A vengeful British spy goes rogue and sets off to unleash vengeance on a drug lord who tortured his best friend, a C.I.A. agent, and left him for dead and murdered his bride after he helped capture him.
A fake Fabergé egg and a fellow agent's death lead James Bond to uncover an international jewel-smuggling operation, headed by the mysterious Octopussy, being used to disguise a nuclear attack on N.A.T.O. forces.
Agent James Bond 007 is on a mission which includes a media tycoon, his former lover and a Chinese agent. Elliot Carver wants to complete his global media empire, but in order for this to work, he must achieve broadcasting rights in China. Carver wants to start up World War III by starting a confrontation over British and Chinese waters. Bond gains the help of Wai Lin on his quest to stop him, but how will Bond feel when he meets up with his former lover, who is now Carver's wife. Written by
Seventeen 750iL aspen Grey BMW's were used for the car chase. Four were adapted to be 'hidden driver' cars, in which a concealed driver would sit in the back using a small steering wheel. Video monitors were attached to cameras hidden in the wing mirrors and on top of the windscreen. Three more BMW's were used as backup for the hidden drivers. One car was equipped with the sliding glove compartment revealing a safe and only used for this one scene. Another, dubbed the 'cannon', was specially prepared to be propelled off the roof. It was stripped off as much weight as possible in order to be fired from a special rig. The remaining seven 'pristine' cars were used only for back-up and exterior shots, including one that was being kept in Hamburg for shooting there. See more »
Considering that in the early 1990's, the total number of legitimate Windows licences in China stood at just 5, and given China's appalling record on keeping to its royalty deals, just how would Carver expect to enforce his deal with the Chinese general? And just how would Carver have become so successful if he is this naive? See more »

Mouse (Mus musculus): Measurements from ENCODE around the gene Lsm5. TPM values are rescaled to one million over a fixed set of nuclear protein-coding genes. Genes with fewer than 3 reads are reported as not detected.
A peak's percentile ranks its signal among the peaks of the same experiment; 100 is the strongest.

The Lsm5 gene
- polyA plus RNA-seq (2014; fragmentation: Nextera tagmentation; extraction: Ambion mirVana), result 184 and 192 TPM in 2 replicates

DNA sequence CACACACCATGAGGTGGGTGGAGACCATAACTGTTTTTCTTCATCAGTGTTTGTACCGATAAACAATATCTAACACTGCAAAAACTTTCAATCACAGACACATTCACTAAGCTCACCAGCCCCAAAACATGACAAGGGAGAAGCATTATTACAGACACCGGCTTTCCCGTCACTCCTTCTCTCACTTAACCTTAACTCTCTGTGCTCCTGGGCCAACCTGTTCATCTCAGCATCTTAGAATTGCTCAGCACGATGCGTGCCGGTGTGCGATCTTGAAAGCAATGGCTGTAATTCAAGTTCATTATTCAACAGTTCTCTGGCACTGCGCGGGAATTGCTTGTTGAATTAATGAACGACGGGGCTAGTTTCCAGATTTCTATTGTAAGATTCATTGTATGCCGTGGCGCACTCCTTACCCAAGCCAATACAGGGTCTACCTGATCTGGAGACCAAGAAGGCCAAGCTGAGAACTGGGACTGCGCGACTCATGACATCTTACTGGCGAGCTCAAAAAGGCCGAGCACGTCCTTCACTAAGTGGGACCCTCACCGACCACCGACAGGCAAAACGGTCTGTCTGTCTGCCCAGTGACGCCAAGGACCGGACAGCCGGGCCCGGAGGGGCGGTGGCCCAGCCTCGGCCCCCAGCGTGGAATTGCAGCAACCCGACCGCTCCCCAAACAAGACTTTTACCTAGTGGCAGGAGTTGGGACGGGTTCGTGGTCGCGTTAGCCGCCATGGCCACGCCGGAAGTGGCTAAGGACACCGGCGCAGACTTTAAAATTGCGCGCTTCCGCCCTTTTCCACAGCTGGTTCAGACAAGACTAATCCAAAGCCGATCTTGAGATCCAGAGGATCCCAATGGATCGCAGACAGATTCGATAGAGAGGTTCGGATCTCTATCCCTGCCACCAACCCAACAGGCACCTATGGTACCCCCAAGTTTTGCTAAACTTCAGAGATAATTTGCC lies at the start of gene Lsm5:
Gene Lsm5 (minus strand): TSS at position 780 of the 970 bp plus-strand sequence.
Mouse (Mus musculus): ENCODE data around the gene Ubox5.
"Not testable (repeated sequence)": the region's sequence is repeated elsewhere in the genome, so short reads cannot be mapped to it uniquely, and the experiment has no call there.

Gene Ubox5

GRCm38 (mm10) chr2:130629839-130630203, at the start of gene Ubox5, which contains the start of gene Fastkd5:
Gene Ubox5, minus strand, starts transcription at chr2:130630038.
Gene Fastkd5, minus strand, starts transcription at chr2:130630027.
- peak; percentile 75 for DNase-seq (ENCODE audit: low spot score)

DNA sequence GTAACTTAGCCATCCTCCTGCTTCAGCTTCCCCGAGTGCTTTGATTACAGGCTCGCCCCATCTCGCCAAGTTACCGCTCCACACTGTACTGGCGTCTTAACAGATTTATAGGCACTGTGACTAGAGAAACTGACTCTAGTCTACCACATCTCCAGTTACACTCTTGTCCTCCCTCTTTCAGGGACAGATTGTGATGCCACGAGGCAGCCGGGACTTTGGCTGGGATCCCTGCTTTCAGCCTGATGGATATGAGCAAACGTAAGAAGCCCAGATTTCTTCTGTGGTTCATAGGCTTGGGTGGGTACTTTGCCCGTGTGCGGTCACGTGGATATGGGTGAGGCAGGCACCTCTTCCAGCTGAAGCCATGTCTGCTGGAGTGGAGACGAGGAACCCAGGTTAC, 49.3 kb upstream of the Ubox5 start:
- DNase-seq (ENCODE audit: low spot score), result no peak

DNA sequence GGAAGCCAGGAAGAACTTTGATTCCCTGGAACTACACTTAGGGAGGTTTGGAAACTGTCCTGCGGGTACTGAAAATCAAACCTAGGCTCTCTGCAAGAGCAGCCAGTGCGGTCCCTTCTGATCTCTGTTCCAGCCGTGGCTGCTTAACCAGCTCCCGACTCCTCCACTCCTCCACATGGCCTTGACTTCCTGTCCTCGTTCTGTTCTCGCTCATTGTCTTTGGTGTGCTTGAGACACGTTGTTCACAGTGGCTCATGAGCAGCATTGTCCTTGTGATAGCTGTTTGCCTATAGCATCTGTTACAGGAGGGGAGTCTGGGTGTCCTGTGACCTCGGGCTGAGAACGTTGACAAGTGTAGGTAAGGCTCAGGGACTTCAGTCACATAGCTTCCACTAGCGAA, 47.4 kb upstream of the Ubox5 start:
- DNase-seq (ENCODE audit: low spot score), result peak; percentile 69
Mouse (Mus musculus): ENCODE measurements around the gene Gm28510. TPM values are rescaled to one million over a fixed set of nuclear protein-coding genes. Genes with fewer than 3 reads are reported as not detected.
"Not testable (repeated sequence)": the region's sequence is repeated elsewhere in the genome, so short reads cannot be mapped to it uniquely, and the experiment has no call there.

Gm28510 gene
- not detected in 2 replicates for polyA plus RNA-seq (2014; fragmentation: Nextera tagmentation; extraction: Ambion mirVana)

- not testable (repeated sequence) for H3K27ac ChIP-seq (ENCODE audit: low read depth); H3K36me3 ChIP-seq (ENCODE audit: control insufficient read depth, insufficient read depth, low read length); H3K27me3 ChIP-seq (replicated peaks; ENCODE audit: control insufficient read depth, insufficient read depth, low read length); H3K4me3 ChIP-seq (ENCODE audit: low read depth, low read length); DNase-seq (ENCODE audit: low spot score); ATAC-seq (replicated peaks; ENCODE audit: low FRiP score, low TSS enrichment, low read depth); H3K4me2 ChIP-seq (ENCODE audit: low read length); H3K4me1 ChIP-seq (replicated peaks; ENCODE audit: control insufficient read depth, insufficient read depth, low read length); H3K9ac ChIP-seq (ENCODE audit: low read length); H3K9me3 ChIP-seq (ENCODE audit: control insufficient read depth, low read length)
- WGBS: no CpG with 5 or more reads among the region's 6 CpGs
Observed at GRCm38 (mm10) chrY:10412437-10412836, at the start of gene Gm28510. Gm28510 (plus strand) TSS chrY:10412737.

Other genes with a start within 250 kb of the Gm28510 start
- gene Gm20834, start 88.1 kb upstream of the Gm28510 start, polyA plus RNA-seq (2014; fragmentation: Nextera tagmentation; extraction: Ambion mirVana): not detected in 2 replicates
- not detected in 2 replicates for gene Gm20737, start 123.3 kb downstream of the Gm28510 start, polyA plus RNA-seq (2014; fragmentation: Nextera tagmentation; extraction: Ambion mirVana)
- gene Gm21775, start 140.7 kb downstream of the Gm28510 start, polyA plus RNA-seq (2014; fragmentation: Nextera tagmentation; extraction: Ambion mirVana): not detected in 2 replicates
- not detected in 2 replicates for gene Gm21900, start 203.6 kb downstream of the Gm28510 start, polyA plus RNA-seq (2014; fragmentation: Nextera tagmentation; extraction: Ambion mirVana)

Our man's in position on the center camera. It's like a terrorist supermarket. Chinese Long March Scud, Panther AS-565 attack helicopter, a pair of Russian mortars, and the crates look like American rifles. Chilean mines. German explosives. Fun for the whole family.
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"Tomorrow Never Dies" is the 18th James Bond film, with Pierce Brosnan back as 007. This is a very good follow-up to Brosnan's first Bond movie "Goldeneye". "Tomorrow Never Dies" had the unfortunate task of opening on the exact same day as "Titanic" (December 19, 1997). Even though "Titanic" went on to break box office records, "Tomorrow Never Dies" was not left in the dust. It surpassed "Goldeneye" domestically with a box office gross of $125 million ("Goldeneye" grossed $106 million). There are two major assets that make "Tomorrow Never Dies" really work, a great Bond villain and a great Bond woman. Jonathan Pryce is a major standout as Elliot Carver, the megalomaniacal media magnate Bond faces off against. The other standout: Michelle Yeoh as Wai Lin, Bond's female sidekick who makes a fine companion for Bond. Brosnan is fine as 007 as he was in "Goldeneye", and also returning for the second time are Joe Don Baker as CIA agent Jack Wade, Judi Dench as "M", Samantha Bond as "Miss Moneypenny", and Desmond Llewelyn as "Q". As for the other familiar face in the cast, Teri Hatcher from TV's "Lois & Clark" is just adequate as Elliot Carver's wife Paris. "Tomorrow Never Dies" is just as good as "Goldeneye"
***1/2 (out of four)
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